Lamphang, two hours to the South, had a more provincial feeling to it. Our guesthouse, with fishponds and a wooden terrace overlooking the river, was fantastic. Wat Luang Lamphang is a nearby temple with a beautifully old stupa. One of the buildings nearby has a “camera obscura” - you go inside and an image of the courtyard is projected onto the wall in the darkened room. The pillars of the old temple are made from massive teak and there are several brass, umbrella-like structures built on either side of it. Another temple near Lamphang is renowned for its herbal medicines. We bought some “magic balm” (the label was only in Thai!) and watched as a senior-looking monk blessed a pickup. It was now the middle of April, and it was HOT. Sleep at night became difficult. Eric resorted to soaking his sarong in water, then using it to cover his body to keep cool.
Lamphang is best known for its elephant conservation center. Although it sounds like a place with a high kitsch potential, it turns out to be really good. We learned all about elephants from the informative information displays. For Anne there was a frisky baby elephant to pet and play with. His mother was capable of munching vast quantities of sugar cane and pineapple. Both had a weakness for peanuts. They would snuffle around with their trunks, taking the nuts right out of your hand. Some elephants at the center earn their keep by performing in a show. After taking their morning bath, they parade to the fairground beating a drum. There are demonstrations of elephants rolling and hauling teak logs, with plenty of bows and applause between acts. There is elephant music and elephant painting on elephant dung paper. After the show we walked over to the elephant hospital. Several patients had stepped on land mines, while others had skin diseases or infections. One poor elephant was missing part of his trunk (a log fell on it) and was learning how to eat again. Sadly, it takes years for them to heal from serious diseases and injuries, even with special care.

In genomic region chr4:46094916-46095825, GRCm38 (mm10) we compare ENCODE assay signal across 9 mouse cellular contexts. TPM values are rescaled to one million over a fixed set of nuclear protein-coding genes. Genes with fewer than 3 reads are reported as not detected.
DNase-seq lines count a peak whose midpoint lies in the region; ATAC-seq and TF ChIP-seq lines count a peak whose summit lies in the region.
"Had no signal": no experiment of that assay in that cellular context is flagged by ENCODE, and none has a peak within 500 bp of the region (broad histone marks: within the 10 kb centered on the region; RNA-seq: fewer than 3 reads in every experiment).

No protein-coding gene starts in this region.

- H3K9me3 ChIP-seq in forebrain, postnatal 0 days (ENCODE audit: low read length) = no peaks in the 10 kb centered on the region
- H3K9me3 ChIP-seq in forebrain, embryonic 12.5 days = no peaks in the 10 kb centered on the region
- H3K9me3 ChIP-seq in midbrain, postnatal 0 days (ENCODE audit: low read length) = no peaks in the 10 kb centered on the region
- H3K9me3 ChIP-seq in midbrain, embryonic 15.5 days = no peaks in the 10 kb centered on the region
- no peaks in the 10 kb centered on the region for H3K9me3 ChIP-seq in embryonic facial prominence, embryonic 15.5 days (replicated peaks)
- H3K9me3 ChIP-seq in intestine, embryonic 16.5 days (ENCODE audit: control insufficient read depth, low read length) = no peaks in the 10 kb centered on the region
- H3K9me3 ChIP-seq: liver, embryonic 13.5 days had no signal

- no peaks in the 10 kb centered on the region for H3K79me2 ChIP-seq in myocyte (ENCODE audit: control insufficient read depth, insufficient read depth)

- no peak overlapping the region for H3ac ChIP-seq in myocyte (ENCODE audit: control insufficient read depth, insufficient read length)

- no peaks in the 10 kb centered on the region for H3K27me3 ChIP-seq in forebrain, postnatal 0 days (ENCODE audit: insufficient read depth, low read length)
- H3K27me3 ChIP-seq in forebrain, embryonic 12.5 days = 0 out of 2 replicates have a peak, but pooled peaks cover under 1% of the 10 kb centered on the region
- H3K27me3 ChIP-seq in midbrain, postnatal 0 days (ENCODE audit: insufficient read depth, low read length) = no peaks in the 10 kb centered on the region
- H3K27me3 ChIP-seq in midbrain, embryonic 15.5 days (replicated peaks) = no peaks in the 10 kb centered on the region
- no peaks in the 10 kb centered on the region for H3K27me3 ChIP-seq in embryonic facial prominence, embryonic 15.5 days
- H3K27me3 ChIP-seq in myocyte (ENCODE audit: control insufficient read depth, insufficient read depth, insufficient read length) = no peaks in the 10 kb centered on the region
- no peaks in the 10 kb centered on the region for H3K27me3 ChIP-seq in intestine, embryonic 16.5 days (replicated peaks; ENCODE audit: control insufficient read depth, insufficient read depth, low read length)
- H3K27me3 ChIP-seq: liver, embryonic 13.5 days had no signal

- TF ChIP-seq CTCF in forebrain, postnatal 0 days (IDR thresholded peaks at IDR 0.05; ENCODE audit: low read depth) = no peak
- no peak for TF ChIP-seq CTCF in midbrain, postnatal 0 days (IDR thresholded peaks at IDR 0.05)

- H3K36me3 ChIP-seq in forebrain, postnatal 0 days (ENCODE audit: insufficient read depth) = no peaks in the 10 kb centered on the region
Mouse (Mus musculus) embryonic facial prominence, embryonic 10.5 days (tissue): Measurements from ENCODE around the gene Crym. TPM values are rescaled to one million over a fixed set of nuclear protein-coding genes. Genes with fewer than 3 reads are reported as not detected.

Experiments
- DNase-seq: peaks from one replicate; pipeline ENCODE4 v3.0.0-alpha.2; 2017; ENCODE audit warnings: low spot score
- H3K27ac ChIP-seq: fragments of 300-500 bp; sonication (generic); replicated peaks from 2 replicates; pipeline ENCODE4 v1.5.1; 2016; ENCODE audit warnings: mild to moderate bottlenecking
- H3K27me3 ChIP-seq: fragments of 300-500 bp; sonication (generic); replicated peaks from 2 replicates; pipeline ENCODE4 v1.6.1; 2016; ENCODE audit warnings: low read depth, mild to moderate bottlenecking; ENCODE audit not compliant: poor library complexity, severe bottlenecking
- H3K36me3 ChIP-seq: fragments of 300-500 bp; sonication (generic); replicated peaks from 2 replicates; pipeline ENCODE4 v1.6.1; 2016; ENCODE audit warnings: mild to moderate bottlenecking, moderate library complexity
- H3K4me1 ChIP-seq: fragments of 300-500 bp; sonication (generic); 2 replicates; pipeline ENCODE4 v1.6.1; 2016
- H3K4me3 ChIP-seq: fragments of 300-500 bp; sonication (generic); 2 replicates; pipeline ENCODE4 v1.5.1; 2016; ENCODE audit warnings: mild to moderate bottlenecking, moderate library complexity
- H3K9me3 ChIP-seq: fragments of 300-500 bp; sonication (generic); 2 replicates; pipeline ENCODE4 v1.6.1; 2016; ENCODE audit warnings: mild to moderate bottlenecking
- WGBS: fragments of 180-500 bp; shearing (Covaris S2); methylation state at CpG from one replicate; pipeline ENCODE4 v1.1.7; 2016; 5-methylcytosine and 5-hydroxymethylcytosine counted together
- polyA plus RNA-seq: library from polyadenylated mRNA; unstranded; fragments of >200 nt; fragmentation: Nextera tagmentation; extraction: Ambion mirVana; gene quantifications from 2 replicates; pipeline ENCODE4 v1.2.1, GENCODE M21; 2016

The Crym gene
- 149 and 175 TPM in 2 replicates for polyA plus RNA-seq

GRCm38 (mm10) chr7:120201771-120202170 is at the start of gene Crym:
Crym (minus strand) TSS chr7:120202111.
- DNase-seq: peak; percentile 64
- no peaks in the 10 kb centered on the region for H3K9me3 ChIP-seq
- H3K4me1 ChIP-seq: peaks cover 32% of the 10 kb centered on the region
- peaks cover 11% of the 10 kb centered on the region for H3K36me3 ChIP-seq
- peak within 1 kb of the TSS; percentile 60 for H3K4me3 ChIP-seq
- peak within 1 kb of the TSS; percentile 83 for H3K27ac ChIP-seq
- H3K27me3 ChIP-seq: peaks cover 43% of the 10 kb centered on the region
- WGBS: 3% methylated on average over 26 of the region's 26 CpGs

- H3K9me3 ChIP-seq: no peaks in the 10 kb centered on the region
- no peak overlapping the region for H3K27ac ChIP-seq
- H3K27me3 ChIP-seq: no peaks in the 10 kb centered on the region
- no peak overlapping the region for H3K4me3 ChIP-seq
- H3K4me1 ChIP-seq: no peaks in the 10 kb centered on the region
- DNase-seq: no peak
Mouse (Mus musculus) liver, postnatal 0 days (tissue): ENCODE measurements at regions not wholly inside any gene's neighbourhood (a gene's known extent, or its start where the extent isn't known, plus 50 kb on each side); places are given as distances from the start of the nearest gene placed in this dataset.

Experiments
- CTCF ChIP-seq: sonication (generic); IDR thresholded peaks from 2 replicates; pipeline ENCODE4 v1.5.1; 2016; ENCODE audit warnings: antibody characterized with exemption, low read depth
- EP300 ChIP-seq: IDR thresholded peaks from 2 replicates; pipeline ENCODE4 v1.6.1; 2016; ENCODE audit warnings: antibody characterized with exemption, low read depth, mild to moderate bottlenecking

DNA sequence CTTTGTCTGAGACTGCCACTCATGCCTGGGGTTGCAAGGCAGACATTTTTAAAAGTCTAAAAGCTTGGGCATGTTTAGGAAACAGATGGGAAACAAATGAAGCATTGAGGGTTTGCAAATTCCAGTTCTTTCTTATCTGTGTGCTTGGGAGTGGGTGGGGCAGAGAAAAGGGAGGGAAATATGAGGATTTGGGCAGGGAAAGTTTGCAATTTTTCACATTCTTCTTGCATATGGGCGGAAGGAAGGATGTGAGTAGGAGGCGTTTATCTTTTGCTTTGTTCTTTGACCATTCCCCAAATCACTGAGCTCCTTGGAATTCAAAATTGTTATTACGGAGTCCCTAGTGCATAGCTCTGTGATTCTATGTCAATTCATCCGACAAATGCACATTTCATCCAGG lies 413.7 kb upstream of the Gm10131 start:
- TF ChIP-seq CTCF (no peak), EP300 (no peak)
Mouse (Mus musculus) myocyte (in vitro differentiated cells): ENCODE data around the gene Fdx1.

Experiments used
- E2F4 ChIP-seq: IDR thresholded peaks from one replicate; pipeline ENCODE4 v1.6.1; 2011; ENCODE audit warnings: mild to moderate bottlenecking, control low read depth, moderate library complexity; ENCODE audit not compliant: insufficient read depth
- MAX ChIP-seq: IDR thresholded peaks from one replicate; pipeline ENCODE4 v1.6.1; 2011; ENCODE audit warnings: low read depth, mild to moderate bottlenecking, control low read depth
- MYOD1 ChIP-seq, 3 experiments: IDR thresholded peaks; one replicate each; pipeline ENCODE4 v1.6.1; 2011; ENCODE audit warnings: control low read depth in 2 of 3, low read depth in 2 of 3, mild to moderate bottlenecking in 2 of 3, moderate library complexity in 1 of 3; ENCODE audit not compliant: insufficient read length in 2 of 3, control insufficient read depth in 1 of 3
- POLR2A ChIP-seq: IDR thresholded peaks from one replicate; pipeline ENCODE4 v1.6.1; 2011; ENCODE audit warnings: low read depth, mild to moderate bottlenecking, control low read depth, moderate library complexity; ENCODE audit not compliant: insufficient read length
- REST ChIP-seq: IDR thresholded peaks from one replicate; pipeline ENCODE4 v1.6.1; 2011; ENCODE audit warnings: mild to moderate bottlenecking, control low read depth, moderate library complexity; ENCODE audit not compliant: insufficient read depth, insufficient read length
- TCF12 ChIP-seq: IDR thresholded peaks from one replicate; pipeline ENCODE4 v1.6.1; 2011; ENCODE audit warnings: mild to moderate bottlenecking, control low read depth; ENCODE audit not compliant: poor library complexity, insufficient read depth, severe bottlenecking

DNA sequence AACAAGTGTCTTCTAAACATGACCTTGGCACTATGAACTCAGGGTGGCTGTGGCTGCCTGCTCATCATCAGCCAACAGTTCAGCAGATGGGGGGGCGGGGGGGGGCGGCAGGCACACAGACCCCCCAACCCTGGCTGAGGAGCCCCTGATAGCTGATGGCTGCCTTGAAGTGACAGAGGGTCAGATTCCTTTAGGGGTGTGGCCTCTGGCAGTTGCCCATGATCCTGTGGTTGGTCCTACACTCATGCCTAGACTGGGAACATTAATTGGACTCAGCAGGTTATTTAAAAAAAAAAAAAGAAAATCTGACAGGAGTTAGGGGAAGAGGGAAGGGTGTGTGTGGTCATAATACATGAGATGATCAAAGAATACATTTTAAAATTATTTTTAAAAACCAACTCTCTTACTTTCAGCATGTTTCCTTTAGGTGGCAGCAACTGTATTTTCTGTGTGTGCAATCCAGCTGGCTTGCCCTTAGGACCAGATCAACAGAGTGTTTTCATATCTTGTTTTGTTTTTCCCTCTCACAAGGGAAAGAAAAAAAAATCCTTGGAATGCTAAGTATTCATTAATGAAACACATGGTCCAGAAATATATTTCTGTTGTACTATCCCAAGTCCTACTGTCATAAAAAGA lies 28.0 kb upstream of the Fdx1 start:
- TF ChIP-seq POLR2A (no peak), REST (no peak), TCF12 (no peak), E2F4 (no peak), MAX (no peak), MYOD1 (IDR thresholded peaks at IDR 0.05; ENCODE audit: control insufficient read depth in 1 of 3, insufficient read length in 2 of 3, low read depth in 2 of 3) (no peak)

Our last stop, Sukhothai, was a bit of a disappointment. The archeological park was beautifully landscaped and restored, but there wasn't enough material to evoke the former splendor of the site.